For many years it seemed that elections or votes on other substantive issues were somewhat mere formalities to endorse the conclusions of opinion polls, which seemed to have accurately predicted the outcomes before the vote was taken. Even if opinion polls were not quite totally accurate, you could follow the money because bookmakers always got the right result.
The "shock" outcome of the Brexit vote in the United Kingdom seemed so inconsistent with the expected outcome that statistical theory was being challenged and large fortunes were literally lost (and probably made) as investors made calls on the expected outcome.
However on review of other recent elections it seems that the paradigm has been suspect for some time. The UK national elections last year had an outcome that was significantly contrary to poll expectations, so at least in the UK there is a precedent.
In Australia we have just had an election for our federal parliament which saw both the House of Representatives and the Senate dissolved and all seats were up for contest. In this case the polls got it absolutely right - or did they? The polls concluded the election was too close to call and so it was. In the end the government was returned with a wafer-thin majority, but it took 10 days to find out who had been successful. We still have no real idea what will happen in the Senate, except that we will probably have a lot of independent senators.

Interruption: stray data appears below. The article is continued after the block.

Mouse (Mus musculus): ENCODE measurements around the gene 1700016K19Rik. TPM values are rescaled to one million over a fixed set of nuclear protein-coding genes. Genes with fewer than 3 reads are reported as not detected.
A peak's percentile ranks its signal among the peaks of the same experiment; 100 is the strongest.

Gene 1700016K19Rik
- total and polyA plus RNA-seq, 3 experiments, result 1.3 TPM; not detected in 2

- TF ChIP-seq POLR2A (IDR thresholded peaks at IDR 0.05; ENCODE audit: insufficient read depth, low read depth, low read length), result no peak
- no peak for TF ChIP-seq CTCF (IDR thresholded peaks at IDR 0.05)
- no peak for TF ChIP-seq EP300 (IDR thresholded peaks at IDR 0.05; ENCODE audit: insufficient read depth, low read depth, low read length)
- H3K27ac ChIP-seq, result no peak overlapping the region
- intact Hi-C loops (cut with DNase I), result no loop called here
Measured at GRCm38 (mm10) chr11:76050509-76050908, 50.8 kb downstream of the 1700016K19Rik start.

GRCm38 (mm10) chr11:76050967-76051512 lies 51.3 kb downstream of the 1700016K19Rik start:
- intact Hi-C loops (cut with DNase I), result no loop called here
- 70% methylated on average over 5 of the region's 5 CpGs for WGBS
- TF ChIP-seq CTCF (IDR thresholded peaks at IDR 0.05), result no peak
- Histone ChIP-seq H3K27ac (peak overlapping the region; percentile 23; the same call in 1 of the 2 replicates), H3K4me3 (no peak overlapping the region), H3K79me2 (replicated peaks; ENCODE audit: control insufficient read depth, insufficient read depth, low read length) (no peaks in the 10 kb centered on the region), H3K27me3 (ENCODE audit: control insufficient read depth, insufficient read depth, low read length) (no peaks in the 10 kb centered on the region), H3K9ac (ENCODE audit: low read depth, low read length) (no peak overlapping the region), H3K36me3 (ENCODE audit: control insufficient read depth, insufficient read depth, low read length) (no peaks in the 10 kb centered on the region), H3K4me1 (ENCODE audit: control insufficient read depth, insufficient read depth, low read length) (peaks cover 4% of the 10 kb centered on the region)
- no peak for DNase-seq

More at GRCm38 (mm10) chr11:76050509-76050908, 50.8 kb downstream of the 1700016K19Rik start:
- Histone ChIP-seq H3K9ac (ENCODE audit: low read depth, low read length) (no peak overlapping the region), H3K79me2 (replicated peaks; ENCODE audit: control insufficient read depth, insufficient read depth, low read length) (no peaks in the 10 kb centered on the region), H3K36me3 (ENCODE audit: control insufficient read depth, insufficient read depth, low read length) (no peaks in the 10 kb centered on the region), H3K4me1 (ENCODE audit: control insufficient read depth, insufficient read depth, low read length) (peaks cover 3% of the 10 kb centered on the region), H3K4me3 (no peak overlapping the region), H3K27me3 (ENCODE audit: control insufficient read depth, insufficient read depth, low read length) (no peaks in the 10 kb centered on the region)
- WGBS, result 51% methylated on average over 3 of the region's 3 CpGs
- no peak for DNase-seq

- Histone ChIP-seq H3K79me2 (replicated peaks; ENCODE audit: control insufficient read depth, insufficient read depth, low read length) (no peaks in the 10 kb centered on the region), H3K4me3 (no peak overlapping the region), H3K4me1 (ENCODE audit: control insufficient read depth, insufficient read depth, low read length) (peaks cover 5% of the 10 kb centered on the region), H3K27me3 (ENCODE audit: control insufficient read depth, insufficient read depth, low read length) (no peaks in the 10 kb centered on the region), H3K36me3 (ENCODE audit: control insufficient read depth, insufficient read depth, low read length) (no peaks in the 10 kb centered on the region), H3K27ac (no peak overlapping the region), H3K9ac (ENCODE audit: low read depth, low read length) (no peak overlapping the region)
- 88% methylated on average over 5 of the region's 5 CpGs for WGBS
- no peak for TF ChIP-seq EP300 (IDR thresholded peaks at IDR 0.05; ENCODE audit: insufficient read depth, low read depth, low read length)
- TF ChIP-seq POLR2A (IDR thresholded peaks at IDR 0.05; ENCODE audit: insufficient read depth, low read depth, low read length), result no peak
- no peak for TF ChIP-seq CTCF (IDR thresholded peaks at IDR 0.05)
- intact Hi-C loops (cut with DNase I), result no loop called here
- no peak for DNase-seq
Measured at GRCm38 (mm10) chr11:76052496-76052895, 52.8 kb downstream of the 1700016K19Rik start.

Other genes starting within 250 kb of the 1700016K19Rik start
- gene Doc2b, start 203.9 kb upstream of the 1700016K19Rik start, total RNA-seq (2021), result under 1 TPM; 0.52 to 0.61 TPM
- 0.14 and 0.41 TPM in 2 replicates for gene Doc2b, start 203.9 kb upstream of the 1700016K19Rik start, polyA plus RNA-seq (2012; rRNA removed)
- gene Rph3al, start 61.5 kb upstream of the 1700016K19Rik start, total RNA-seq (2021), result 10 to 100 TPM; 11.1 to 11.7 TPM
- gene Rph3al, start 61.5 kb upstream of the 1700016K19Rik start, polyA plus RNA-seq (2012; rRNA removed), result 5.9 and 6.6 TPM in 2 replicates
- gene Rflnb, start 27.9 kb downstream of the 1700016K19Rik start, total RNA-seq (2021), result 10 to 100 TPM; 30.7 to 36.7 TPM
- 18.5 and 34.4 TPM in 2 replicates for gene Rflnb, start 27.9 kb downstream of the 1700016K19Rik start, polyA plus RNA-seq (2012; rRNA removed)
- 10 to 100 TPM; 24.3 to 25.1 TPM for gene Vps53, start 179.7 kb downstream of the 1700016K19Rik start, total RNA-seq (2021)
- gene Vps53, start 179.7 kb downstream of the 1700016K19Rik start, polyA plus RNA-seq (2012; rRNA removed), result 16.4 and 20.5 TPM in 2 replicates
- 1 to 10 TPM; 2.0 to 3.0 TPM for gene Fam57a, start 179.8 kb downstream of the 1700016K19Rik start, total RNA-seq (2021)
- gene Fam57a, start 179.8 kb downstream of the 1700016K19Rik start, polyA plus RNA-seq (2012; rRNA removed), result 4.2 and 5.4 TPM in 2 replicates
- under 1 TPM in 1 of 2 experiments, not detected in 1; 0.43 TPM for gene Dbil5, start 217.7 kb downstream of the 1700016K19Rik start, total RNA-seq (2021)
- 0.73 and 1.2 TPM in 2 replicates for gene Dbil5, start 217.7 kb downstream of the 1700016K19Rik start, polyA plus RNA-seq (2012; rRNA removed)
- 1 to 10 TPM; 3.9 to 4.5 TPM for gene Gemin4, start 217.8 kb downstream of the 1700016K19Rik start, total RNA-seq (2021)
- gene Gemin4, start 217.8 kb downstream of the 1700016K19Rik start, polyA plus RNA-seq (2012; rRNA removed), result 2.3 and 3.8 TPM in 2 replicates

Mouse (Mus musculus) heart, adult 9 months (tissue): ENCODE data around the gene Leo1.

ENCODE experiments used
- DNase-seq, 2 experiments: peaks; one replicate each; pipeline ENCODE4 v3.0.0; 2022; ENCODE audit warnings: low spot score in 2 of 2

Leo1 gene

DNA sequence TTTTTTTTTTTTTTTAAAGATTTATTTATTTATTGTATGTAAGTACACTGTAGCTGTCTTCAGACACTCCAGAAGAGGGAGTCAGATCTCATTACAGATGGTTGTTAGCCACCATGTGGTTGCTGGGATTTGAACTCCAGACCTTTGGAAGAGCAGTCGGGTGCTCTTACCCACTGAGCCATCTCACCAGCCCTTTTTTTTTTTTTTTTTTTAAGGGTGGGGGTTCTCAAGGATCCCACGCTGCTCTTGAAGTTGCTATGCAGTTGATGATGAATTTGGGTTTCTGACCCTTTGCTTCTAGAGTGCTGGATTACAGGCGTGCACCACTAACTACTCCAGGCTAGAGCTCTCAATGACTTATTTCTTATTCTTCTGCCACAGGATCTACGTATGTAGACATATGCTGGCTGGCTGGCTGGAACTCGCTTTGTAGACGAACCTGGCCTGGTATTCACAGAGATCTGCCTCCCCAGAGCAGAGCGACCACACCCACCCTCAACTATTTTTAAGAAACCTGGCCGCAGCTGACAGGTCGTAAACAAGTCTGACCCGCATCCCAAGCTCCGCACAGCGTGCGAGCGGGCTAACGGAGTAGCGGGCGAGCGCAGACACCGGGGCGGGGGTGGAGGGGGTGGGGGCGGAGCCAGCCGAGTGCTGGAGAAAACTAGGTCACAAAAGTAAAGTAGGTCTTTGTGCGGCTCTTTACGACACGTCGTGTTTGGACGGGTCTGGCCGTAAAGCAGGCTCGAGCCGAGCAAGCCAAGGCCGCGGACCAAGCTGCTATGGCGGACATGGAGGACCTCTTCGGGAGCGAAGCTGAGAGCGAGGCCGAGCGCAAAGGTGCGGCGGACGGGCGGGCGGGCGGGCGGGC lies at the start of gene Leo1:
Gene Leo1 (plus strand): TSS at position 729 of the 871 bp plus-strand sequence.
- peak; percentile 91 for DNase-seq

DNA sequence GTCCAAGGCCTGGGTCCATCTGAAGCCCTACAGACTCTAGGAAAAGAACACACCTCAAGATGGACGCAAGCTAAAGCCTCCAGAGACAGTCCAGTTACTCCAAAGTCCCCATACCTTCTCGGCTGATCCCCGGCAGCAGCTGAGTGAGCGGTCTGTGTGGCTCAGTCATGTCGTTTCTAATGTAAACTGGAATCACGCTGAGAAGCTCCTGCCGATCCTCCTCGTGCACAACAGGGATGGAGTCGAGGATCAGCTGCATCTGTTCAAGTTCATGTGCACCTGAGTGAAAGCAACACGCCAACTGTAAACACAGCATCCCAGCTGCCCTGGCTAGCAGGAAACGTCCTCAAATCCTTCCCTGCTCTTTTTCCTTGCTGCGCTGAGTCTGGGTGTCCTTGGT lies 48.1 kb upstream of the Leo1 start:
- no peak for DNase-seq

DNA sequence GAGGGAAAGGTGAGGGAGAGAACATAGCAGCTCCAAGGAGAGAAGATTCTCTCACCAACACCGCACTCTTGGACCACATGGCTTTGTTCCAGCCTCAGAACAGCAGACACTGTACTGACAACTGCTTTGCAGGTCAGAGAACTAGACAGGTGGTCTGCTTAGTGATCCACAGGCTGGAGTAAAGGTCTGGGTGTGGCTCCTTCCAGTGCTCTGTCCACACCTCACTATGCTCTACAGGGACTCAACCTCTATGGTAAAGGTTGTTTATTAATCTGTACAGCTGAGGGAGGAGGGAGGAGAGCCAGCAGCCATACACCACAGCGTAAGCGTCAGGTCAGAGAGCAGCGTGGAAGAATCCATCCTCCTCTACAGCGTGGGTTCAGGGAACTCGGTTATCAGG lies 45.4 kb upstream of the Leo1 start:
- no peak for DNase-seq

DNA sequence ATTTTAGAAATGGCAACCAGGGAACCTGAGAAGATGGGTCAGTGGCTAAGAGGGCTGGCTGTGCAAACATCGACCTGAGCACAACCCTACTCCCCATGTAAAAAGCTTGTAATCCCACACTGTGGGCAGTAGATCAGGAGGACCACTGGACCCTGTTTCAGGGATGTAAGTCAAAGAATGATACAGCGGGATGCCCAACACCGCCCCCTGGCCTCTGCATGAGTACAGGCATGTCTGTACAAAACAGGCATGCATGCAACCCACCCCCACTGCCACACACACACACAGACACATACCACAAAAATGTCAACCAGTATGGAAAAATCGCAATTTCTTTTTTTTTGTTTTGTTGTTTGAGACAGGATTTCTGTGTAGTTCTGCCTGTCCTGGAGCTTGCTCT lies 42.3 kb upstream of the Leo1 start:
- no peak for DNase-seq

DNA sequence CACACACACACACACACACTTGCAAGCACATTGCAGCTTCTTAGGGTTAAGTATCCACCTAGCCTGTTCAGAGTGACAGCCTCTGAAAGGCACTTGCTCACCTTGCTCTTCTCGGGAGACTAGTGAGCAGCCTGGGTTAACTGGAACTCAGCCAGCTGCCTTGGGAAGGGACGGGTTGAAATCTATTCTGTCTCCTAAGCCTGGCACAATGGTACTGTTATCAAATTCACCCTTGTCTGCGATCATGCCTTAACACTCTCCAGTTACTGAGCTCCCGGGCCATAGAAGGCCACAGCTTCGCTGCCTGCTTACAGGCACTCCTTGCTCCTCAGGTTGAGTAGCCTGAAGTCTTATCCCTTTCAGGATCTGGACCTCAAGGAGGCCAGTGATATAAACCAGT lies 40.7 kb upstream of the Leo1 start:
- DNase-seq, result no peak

What the polls did not pick was the huge disparity in voting trends in different parts of the country. They also did not identify how outcomes could be dramatically influenced by a mix of social media and concerted action group campaigns.